Anastasia Tsioulcas

Anastasia Tsioulcas is a reporter for NPR Music. She covers breaking news in the music industry, as well as a wide range of musical genres and artists, for NPR's flagship news programs and NPR Music.

Tsioulcas is intensely interested in the arts at the intersection of culture, politics, economics, and identity. She covers #MeToo and gender issues in the music industry, as well as the effects of US immigration and travel policy on musicians and other performers traveling to this country.

She has reported from the funeral of Aretha Franklin, profiled musicians and dancers in contemporary Cuba, and brought listeners into the creative process of composers Steve Reich and Terry Riley.

Tsioulcas also produces episodes for NPR Music's much-lauded Tiny Desk concert series, and has hosted live concerts from venues like the Metropolitan Museum of Art and New York's (Le) Poisson Rouge. She has also commissioned and produced several world premieres on behalf of NPR Music, including a live event that brought together 350 musicians on the steps of the Brooklyn Public Library.

As a video producer, she has created high-profile video shorts for NPR Music, including performances by cellist Yo-Yo Ma in a Brooklyn theatrical props warehouse and pianist Yuja Wang in an icy-cold Steinway & Sons piano factory in Queens.

Tsioulcas has reported from across Europe, north and west Africa, south Asia, and Cuba for NPR and other outlets. Prior to joining NPR in 2011, she was widely published as a writer and critic on both classical and world music, and was the North America editor for Gramophone Magazine and the classical music columnist for Billboard.

Born in Boston, Tsioulcas was trained from an early age as a classical violinist and violist. She holds a B.A. from Barnard College, Columbia University in comparative religion.

On Monday, the New York Supreme Court ruled that the former investors in the Woodstock 50 music festival, a company called Dentsu Aegis and its subsidiary, Amplifi Live, did not have the right to cancel the event, as Dentsu announced last month on April 29. The decision means that the Woodstock 50 promoters, led by Michael Lang — a co-founder of the original Woodstock in 1969 — have the right to continue to prepare to stage a festival in August, as originally planned.

One of the jazz world's most enduring artists, the influential 87-year-old guitarist and composer Kenny Burrell, is facing financial ruin and homelessness.

In an open letter published Thursday, a group of over 30 Palestinian cultural centers and organizations from Gaza called for a global boycott of the Eurovision Song Contest, the enduringly popular international singing competition that will be held May 14 to 18 in Tel Aviv, Israel.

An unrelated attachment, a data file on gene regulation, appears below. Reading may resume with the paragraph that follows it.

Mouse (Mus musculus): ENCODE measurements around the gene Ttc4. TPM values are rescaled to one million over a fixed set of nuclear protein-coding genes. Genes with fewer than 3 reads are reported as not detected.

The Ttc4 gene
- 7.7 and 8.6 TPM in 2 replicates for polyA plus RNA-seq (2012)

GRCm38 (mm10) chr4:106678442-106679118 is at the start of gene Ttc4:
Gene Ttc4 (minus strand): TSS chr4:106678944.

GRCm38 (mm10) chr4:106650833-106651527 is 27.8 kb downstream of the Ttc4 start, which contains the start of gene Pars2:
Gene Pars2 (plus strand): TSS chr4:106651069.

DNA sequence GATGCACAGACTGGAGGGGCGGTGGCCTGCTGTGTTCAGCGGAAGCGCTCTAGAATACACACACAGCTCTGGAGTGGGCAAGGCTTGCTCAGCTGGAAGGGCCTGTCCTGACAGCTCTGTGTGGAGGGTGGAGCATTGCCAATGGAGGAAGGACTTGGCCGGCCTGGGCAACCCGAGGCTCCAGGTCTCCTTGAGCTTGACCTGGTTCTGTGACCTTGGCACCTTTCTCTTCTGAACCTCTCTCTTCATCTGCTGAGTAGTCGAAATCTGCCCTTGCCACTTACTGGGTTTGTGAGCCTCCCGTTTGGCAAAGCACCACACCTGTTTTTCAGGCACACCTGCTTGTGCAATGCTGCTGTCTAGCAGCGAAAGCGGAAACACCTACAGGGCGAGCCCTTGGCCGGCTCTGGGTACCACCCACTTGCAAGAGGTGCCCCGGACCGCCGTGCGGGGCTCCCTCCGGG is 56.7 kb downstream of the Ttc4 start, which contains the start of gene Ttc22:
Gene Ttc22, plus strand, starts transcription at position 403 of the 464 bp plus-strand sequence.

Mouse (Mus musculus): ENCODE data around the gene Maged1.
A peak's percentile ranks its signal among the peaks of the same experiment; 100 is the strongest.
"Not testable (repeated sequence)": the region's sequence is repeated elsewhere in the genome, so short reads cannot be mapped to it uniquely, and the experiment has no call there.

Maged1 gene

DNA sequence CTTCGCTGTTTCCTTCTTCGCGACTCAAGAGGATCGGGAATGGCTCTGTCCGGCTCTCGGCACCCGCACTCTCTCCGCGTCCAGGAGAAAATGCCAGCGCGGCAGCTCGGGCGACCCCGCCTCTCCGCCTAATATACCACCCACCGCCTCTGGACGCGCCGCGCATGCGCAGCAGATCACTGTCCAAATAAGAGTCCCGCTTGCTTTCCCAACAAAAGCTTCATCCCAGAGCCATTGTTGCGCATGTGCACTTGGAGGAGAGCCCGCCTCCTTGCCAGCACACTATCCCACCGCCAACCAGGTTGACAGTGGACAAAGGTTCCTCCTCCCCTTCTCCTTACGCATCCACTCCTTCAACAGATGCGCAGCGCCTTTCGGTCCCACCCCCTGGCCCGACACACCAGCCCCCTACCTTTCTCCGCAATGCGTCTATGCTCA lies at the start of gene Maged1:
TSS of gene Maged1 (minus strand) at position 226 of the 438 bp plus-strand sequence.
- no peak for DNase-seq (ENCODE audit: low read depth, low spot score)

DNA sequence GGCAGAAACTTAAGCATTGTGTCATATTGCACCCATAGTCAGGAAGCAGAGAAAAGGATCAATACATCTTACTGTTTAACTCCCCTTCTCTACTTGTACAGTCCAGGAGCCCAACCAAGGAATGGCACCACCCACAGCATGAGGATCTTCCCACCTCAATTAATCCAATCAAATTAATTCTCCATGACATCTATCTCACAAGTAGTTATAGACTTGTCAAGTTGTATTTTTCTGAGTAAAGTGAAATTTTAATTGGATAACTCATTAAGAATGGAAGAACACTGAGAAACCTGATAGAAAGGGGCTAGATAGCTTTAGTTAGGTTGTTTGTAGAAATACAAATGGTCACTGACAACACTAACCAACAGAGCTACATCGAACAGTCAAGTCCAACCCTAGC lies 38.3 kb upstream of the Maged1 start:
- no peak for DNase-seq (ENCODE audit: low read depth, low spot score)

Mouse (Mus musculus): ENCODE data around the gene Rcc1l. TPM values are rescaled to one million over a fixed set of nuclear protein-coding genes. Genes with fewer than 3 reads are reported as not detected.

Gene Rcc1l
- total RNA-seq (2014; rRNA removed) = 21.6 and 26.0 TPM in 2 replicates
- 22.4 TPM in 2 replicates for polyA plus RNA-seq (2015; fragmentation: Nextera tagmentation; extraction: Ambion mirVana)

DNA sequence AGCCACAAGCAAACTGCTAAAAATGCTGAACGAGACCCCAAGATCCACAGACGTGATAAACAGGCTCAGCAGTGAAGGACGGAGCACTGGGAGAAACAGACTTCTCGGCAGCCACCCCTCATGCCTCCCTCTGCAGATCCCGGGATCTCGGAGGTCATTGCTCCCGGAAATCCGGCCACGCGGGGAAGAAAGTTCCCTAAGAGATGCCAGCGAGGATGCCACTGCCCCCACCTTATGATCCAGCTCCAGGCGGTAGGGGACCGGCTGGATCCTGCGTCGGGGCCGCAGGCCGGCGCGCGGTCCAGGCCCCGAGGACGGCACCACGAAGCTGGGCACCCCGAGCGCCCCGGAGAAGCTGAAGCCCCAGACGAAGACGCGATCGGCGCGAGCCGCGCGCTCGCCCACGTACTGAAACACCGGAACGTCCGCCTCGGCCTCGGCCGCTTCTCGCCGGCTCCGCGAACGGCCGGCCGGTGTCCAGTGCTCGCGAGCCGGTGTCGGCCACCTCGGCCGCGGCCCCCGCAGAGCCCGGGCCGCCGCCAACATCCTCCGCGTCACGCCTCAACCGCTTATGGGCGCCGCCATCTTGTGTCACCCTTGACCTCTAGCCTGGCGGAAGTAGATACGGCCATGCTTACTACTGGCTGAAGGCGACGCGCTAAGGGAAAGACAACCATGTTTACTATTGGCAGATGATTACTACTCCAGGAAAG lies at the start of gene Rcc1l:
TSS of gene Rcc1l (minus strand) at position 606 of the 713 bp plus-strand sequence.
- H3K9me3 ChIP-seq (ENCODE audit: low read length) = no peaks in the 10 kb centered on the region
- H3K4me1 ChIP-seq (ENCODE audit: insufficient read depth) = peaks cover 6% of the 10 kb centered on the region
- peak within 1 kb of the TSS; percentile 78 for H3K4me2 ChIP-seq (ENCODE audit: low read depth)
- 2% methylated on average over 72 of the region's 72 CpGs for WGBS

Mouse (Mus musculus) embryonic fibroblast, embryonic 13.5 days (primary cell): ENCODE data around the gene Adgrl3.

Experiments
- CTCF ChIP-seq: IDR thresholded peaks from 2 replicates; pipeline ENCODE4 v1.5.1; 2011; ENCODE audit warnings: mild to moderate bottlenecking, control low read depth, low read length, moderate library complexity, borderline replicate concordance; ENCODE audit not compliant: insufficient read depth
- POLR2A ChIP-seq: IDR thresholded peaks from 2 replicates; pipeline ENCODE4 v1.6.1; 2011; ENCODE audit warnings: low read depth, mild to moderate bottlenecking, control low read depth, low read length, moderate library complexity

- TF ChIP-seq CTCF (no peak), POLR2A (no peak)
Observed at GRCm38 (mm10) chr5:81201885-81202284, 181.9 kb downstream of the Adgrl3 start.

Acrimony continues to grow between the promoters and the former investors of Woodstock 50. Whether the music festival, planned for this summer to commemorate the 50th anniversary of the original Woodstock, will even happen remains in question — but in the meantime, the event's main showrunner has lobbed serious claims against his onetime financial partners.

The longstanding and widely beloved Mexican band Café Tacvba was robbed of its instruments, consoles and gear on Thursday morning on a highway in Mexico.

Updated April 30 at 12:00 p.m. ET

Woodstock 50, a wide-ranging festival that many hoped would bring the spirit of 1969 to a new generation this August, has been canceled. Tim O'Hearn, the administrator for Schuyler County, N.Y., where the event was to take place, confirmed the cancellation to NPR; he said he had been contacted by Dentsu Aegis Network, which had been bankrolling the planned festival.

The singer Kate Smith's recording of "God Bless America" has been a cherished part of sports tradition in the U.S. for decades. But in the aftermath of a discovery that the singer also recorded at least two songs with racist content in the 1930s, two major American sports teams, baseball's New York Yankees and ice hockey's Philadelphia Flyers, have announced that they will stop playing Smith's rendition of the Irving Berlin patriotic classic. On Sunday, the Flyers also took down a statue of Smith that had stood in front of their stadium since 1987.

In January 2018, the Hungarian State Opera in Budapest was widely criticized for staging the George Gershwin opera Porgy and Bess — whose story wrestles with racism, drug abuse and poverty — with a predominantly white cast, despite the fact that the Gershwin estate requires performances to feature an all-black cast.

Now, the Hungarian production is back for another series of performances of Porgy this month — and its nearly all-white cast was reportedly asked to sign testimonials saying that they were African-American.

Women's voices and perspectives — and particularly those of more mature female artists and songwriters — are not being heard out of Nashville. That's the conclusion reached by researchers at the University of Southern California's Annenberg Inclusion Initiative, who on Friday released a study on the gender gap in country music.